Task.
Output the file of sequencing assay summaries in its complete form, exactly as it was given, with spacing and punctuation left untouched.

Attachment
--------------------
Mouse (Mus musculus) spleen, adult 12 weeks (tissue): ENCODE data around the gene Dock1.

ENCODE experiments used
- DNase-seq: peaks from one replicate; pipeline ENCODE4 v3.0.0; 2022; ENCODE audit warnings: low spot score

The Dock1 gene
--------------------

Mouse (Mus musculus) spleen, adult 12 weeks (tissue): ENCODE data around the gene Dock1.

ENCODE experiments used
- DNase-seq: peaks from one replicate; pipeline ENCODE4 v3.0.0; 2022; ENCODE audit warnings: low spot score

The Dock1 gene